At step 90, if multiple islands 83, 85 remain as shown in FIG. 4C, then the island 83 having the largest number of control points is selected as the output mask 92, as shown in FIG. 4D. At step 94, the list of control points is edited to select only those control points which are on the mask border as control points. Any control points not part of the mask are no longer considered control points. Any control points on the interior of the output mask 92 are no longer considered to be control points. Thus, only control points which reside on the boundary of the output mask remain as control points. Comparing FIGS. 4C and 4D, control points 99, 100, 101 and 102 are no longer indicated as being control points for the output mask 92 of FIG. 4D. Also note that control point 103 is no longer identified as being a control point for the output mask 92.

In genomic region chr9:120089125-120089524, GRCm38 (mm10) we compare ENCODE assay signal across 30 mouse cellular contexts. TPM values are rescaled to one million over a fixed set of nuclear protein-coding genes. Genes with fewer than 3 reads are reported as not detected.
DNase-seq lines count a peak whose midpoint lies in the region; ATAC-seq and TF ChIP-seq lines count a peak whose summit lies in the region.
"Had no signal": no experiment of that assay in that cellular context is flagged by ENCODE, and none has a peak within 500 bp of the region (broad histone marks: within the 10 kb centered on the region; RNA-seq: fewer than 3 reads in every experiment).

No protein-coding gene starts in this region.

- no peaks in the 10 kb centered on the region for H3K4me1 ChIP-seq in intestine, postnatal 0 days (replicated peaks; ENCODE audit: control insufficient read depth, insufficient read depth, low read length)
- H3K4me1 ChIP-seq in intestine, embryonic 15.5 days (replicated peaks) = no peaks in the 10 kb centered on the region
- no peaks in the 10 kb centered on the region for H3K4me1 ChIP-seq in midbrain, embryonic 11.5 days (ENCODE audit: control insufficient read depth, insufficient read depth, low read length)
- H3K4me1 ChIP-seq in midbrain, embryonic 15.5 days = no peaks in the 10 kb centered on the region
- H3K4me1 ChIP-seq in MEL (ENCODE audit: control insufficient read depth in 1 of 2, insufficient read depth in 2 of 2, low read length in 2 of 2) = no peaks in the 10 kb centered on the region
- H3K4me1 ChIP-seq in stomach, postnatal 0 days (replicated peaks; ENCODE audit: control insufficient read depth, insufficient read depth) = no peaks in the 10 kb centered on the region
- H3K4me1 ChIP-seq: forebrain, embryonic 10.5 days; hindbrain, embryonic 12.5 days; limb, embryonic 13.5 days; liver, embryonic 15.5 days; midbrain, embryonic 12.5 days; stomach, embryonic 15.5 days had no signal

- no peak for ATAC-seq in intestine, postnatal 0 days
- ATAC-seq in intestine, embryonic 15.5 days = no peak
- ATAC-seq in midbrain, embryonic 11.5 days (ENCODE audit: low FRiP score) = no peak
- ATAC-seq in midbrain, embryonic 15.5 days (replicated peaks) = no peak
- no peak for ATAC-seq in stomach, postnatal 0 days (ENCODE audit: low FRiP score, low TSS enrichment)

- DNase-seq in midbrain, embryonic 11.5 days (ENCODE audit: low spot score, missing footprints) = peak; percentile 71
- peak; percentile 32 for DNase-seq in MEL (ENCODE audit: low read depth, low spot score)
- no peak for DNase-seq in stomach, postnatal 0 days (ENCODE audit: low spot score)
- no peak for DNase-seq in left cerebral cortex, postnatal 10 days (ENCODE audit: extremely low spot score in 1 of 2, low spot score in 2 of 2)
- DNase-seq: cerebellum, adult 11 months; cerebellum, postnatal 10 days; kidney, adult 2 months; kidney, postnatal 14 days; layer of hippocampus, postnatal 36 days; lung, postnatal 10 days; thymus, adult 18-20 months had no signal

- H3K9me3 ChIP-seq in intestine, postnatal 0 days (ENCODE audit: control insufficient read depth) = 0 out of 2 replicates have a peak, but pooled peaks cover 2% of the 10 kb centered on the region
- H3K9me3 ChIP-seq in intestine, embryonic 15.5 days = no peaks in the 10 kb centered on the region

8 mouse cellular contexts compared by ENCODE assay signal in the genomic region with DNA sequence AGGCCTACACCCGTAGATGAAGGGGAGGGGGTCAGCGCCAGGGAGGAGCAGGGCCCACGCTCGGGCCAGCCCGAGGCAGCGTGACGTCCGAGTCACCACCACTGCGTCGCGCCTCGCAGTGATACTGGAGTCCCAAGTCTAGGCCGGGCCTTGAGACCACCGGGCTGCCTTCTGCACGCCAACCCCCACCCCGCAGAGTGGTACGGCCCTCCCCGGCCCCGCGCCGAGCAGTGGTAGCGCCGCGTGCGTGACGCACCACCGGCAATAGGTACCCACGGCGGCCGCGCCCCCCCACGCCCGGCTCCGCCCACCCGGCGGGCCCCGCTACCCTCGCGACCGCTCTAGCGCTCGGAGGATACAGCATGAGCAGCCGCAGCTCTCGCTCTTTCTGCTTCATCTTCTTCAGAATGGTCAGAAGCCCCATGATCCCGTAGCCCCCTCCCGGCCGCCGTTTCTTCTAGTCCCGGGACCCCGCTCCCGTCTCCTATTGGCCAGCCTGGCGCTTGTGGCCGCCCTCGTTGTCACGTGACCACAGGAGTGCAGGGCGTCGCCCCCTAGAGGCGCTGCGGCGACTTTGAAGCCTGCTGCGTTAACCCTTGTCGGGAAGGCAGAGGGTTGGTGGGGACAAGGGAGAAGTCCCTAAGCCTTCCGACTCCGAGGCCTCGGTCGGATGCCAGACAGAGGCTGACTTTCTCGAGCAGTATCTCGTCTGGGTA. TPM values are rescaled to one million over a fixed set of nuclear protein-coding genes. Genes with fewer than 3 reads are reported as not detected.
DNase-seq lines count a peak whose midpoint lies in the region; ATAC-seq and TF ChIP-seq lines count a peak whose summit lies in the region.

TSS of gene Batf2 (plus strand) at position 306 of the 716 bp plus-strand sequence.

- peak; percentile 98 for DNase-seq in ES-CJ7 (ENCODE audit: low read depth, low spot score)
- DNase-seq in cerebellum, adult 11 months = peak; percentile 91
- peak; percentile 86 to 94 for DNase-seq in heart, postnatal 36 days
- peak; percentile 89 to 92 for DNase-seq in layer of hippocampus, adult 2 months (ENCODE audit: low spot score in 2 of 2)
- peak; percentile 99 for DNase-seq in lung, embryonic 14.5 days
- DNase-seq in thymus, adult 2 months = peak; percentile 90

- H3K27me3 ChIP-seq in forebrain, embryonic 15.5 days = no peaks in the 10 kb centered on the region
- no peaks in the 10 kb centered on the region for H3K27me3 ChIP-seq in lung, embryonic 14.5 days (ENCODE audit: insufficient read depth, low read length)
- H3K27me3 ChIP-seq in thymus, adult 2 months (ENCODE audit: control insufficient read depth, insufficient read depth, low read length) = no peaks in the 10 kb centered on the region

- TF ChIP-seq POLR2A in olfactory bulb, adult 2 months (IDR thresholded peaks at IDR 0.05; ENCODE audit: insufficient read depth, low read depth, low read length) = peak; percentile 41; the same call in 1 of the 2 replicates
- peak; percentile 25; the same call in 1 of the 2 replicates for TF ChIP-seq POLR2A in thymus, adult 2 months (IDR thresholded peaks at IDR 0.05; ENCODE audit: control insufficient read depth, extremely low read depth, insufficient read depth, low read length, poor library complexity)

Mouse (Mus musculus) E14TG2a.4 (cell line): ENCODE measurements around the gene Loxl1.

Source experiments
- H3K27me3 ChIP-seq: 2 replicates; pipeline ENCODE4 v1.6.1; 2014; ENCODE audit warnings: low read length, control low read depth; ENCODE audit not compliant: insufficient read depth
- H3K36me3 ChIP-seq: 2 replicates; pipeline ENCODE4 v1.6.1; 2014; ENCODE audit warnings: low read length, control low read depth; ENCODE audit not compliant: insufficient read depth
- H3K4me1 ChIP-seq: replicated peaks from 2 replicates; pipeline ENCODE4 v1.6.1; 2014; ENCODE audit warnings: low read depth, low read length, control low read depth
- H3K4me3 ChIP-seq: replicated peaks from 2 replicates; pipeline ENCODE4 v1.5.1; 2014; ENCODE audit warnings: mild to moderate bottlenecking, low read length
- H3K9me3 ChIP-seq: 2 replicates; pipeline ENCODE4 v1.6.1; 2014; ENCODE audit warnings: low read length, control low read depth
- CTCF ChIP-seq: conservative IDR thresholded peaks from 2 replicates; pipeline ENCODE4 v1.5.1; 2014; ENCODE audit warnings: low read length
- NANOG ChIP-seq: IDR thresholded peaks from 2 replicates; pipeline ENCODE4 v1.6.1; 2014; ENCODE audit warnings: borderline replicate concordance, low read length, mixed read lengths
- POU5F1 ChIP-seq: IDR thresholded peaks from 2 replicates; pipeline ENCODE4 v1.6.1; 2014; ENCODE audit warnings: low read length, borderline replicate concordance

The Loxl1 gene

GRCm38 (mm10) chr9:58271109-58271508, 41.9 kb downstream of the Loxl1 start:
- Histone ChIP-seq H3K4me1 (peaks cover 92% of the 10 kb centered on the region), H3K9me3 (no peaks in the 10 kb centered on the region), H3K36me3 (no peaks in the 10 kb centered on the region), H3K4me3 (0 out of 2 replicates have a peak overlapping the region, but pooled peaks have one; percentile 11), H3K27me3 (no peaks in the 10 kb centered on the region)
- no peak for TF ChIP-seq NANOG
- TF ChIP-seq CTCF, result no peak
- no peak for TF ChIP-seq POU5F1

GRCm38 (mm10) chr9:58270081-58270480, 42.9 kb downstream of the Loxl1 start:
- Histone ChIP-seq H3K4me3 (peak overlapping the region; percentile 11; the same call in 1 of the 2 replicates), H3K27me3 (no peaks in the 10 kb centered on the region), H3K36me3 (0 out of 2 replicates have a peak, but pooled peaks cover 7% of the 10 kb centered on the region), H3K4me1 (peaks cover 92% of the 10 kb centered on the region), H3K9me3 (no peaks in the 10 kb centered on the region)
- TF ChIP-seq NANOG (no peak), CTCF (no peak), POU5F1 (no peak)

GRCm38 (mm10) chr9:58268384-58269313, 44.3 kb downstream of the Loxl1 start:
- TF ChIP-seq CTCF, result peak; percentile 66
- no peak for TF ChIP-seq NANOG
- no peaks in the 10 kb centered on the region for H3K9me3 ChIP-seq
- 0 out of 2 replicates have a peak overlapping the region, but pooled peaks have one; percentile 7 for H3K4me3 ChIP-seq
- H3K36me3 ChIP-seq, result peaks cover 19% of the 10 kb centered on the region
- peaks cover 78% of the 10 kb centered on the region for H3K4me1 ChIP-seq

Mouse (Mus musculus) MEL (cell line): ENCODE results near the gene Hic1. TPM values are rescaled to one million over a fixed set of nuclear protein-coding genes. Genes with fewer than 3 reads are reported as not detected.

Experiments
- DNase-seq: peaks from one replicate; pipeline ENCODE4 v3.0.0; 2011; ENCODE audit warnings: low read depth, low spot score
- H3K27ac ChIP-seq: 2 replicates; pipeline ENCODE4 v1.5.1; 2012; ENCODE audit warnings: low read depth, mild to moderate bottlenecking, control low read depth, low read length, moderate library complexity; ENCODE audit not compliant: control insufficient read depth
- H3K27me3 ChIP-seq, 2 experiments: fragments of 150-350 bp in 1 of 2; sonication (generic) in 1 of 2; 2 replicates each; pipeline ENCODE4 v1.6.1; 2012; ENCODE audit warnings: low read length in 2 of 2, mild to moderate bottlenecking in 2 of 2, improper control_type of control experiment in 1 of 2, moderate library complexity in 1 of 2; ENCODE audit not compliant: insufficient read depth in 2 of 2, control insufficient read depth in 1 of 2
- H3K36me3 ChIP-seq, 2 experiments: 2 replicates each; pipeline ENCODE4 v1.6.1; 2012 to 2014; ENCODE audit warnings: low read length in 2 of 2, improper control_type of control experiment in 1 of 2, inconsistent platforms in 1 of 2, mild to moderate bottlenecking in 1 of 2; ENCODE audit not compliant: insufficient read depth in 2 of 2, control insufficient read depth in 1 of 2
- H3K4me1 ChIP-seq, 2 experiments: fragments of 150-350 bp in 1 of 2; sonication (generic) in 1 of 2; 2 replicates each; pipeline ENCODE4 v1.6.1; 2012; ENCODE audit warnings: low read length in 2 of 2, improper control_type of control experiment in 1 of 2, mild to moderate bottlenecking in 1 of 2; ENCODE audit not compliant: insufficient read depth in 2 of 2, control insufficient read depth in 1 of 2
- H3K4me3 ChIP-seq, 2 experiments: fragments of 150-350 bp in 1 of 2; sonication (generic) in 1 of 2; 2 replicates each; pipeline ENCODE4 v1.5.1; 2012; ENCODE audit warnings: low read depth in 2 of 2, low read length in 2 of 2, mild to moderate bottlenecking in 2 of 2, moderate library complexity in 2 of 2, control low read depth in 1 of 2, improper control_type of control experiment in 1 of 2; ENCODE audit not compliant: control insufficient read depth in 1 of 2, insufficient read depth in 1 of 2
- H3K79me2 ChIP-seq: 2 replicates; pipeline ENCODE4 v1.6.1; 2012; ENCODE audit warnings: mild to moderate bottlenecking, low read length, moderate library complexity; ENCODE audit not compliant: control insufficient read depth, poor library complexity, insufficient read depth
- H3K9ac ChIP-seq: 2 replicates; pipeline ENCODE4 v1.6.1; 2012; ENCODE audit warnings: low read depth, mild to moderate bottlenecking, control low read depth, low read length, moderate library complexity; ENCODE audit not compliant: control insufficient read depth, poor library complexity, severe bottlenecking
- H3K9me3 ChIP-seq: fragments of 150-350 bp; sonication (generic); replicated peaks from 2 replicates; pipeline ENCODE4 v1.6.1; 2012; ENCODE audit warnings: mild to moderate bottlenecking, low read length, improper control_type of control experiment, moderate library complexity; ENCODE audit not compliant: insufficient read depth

Revised Object Tracking Scenario
Referring to FIG. 5, a flow chart 110 of a tracking methodology is shown for an embodiment of this invention. At the entry point, the object to be tracked has already been selected by the operator. In addition a segmentation algorithm has been applied to accurately depict the object boundary and store a template of the object, including the object boundary. Any of various known segmentation algorithms, (e.g., an active contour model) are used to identify the template of the object.
At step 112, an initial template mask for the current image frame being processed is obtained by receiving the control points resulting from a prior frame (or the sampled edge points from an initial frame). As described above, the initial template mask preferably is the enclosed mask corresponding to the final object boundary estimate determined in a prior frame, and changes for each frame processed.